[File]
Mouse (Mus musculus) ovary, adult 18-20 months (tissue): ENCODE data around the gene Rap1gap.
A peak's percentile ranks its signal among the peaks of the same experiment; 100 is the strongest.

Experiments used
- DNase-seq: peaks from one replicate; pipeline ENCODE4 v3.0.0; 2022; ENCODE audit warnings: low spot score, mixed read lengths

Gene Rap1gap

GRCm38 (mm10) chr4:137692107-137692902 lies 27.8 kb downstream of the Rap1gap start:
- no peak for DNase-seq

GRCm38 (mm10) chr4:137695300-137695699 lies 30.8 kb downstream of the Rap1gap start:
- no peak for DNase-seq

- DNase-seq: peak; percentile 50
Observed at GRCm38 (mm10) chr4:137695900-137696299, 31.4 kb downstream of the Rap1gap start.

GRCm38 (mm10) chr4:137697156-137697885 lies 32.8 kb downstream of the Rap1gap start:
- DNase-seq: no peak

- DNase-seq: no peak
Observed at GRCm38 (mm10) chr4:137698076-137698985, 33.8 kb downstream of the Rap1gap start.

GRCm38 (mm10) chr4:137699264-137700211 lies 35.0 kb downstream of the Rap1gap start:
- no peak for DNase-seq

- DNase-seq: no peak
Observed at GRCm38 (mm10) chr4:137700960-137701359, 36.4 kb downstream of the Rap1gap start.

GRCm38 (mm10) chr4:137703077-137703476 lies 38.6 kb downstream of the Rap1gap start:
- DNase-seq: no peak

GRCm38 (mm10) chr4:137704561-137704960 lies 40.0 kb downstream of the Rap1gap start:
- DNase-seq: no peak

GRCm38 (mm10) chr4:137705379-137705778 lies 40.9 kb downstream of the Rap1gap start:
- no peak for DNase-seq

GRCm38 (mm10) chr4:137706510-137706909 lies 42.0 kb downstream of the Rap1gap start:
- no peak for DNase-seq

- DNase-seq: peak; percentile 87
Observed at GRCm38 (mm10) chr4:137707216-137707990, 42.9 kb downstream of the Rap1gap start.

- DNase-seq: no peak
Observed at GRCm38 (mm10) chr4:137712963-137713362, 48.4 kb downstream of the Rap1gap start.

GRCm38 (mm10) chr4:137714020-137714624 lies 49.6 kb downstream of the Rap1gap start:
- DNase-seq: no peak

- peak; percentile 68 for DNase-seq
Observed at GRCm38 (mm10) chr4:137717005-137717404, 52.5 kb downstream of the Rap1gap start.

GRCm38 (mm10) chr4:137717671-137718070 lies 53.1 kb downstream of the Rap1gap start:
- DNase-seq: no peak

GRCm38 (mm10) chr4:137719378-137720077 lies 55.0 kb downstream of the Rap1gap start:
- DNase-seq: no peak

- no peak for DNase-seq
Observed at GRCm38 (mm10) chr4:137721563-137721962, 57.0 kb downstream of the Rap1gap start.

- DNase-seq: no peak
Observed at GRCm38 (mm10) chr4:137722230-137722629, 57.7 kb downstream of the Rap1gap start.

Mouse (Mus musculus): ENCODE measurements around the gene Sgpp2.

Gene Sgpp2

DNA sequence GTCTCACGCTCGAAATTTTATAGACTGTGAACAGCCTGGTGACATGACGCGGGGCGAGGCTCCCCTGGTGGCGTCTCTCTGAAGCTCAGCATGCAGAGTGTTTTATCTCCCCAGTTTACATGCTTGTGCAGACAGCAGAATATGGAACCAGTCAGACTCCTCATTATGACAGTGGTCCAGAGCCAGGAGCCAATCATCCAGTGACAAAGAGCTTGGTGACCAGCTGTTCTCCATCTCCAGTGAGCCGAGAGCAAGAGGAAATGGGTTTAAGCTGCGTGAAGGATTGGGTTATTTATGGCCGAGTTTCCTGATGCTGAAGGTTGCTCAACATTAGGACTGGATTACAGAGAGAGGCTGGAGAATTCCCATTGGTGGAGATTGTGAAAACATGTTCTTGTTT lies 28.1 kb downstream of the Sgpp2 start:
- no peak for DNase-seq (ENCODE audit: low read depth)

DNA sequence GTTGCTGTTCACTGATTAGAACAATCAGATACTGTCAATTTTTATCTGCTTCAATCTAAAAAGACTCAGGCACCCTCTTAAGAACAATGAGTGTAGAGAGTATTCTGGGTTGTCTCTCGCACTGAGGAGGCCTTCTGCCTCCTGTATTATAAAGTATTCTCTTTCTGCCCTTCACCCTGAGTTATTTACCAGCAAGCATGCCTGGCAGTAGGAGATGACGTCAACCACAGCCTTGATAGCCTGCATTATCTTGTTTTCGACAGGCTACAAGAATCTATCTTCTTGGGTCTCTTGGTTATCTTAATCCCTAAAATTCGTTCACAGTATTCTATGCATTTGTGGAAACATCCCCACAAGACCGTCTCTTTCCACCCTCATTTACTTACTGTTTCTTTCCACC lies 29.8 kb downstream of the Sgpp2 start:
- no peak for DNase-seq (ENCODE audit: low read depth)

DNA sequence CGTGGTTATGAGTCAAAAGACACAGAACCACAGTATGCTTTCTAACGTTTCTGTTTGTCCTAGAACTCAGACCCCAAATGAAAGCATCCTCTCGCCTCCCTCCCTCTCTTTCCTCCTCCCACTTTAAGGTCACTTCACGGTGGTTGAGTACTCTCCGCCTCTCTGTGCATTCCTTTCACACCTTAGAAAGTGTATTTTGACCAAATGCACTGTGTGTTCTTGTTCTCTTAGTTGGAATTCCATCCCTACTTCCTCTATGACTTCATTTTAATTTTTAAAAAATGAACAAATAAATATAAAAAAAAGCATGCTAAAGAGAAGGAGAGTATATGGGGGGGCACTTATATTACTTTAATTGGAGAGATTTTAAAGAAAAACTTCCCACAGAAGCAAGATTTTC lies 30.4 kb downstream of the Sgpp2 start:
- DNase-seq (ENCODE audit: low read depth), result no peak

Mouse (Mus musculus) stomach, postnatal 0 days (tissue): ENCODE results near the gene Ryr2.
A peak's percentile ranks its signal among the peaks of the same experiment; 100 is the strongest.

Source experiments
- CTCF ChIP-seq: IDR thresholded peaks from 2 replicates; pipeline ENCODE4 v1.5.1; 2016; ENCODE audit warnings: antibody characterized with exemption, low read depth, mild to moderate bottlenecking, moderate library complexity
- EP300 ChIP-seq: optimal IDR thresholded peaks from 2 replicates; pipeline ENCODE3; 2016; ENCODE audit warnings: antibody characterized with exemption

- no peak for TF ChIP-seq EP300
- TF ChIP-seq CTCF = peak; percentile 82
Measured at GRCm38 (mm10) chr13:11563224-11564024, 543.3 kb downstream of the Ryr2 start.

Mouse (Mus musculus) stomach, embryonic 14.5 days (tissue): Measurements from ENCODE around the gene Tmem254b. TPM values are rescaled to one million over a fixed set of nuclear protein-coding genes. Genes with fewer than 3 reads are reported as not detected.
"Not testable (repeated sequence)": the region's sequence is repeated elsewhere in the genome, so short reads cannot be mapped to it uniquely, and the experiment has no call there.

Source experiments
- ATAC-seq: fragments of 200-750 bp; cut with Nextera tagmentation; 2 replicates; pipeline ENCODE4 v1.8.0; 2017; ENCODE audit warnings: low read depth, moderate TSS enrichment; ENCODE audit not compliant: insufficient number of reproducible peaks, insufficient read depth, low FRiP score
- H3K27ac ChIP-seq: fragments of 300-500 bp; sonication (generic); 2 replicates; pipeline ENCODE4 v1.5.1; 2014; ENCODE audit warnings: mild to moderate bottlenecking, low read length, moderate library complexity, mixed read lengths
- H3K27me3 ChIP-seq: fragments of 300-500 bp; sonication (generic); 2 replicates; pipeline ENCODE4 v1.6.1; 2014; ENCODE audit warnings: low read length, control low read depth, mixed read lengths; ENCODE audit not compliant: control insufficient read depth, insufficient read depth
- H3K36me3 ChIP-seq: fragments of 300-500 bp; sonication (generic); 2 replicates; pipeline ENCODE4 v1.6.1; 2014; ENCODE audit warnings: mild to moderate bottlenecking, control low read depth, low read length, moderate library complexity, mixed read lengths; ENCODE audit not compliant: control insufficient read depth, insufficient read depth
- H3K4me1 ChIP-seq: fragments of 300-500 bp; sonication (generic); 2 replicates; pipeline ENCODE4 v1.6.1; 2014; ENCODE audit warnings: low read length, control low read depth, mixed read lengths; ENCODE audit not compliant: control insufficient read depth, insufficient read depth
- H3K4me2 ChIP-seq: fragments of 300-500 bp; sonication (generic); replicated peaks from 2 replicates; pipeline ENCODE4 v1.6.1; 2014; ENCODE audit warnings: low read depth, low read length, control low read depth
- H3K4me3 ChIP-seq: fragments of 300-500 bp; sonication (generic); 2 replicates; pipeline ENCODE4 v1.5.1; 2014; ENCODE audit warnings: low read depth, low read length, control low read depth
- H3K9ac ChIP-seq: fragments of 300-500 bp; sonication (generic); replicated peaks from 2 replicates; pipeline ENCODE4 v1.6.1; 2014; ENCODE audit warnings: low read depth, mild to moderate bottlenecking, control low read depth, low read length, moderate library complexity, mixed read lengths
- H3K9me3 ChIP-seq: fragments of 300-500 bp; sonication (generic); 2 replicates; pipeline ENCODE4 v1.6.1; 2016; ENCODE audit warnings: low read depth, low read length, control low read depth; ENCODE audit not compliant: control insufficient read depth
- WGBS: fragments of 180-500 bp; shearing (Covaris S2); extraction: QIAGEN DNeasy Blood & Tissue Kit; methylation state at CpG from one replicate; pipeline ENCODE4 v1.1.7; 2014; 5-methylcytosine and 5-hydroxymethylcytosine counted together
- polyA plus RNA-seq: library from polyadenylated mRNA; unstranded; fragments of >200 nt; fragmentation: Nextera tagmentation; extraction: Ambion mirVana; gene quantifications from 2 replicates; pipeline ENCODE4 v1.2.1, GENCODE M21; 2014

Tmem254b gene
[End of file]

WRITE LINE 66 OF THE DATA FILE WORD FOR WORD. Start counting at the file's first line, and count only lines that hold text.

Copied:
- H3K36me3 ChIP-seq: fragments of 300-500 bp; sonication (generic); 2 replicates; pipeline ENCODE4 v1.6.1; 2014; ENCODE audit warnings: mild to moderate bottlenecking, control low read depth, low read length, moderate library complexity, mixed read lengths; ENCODE audit not compliant: control insufficient read depth, insufficient read depth